STEPHEN MAGUIRE pulled off a sweet win over world No1 Neil Robertson on Friday night to reach the semi-finals of the Masters at Alexandra Palace.
And with a 6-2 victory the 32-year-old Scot set up a last-four clash with tournament favourite Ronnie O’Sullivan who was in world record-breaking form in the afternoon.
The world No5 also immediately dedicated the win to his mother – who had organised anti-biotics to be sent to London to treat a son stricken with tonsillitis.
Maguire has seen Australian Robertson, 31, overtake him down the years both in the rankings and in terms of titles won.
But the reigning Welsh Open champion, who had not beaten recent UK winner Robertson in a major event for five years, gained some measure of revenge at Alexandra Palace.
He raced into a 3-0 lead – and when Robertson closed to 3-2 impressively kicked on again to the winning line rather than folding.
It is a third semi-final at the £600,000 tournament for Glasgow professional Maguire – who has never gone further in north London.
And he had lost for the last three years in the first round at the prestigious invitation event for the last three years.
But although world champion O’Sullivan, 38, represents a formidable obstacle five-time ranking event winner Maguire still has the £200,000 first prize in his sights.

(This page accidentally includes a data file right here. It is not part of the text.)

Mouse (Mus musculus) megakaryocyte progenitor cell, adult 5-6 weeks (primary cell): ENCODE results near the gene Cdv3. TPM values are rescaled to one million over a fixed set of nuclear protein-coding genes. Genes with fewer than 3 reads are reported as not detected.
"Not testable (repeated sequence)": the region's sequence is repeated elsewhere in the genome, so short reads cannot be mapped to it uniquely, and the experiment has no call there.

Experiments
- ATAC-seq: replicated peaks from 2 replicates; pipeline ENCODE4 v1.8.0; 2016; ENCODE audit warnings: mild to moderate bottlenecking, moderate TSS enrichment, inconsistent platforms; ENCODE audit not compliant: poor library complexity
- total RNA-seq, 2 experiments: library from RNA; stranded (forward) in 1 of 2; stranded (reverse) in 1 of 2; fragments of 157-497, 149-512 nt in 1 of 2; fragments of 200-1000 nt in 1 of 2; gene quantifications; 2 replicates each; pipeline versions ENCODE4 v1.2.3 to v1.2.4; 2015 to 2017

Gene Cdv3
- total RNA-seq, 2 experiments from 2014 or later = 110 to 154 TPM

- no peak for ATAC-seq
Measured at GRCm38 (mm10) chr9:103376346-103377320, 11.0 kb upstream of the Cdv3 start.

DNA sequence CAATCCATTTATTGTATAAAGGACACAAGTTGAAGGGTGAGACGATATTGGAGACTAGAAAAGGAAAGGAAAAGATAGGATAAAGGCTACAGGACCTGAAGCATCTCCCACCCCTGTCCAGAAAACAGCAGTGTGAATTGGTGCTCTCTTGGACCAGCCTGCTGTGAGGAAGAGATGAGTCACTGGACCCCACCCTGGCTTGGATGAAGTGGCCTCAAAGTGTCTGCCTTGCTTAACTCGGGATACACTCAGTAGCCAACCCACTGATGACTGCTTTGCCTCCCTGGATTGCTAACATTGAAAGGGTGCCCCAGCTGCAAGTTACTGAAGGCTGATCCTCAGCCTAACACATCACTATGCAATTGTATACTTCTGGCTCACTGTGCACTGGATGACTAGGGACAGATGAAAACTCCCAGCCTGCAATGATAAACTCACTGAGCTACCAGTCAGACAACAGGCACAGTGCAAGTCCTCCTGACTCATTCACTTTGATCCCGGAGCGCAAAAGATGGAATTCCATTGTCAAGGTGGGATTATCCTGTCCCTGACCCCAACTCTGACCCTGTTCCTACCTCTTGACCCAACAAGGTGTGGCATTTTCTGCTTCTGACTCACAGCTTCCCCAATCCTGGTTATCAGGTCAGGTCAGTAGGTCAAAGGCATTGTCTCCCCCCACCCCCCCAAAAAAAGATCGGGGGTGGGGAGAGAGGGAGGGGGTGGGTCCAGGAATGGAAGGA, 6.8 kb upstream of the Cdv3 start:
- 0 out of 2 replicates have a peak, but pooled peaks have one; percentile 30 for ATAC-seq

And despite a losing record against four-time Masters winner O’Sullivan there have been notable wins over the Rocket, and some great matches.
O’Sullivan memorably after defeat at the 2004 UK Championship tipped Maguire to dominate the sport for a decade.
That did not happen and Maguire admits more freely now that he has underachieved given a considerable natural ability, unwilling to make sacrifices made by the likes of Robertson.
The pair also took part in a magnificent German Masters final in 2012 that proved the springboard for O’Sullivan’s return to form and a fourth world title that year.
Maguire said: “Any time you beat the world No1 it is a great result, we could have played better but I will take that win.
“There was a lot of safety and few misses and that led to a long first frame. I played better from when he got back to 3-2, the alarm bells went and I upped my game. That surprised me.
“I was close to pulling out on Thursday, I have tonsillitis and if it wasn’t for my mum getting the anti-biotics down here I had told her I couldn’t play.
“So that win is for my mum for what she did, I couldn’t even speak yesterday but I feel a lot better now and I am on the medicine for a week now.
“Ronnie was pretty good today, I spoke to Ricky Walden and he couldn’t do much. If Ronnie plays like that he will beat me – but tomorrow is a different day.”
No Scot has made a Masters final for eight years since John Higgins beat O’Sullivan in a thriller to almost literally bring the house down at the old Wembley Conference Centre.
Robertson said: “It was a really lacklustre performance, and that is the last time I drive myself to a match more than an hour away. I just seemed to lack concentration.
“It was similar to Mark Allen, no adrenaline, and no buzz, I didn’t feel under any pressure and it was an empty performance. The first frame was very long, the worst we have ever played.”
Photographs by Monique Limbos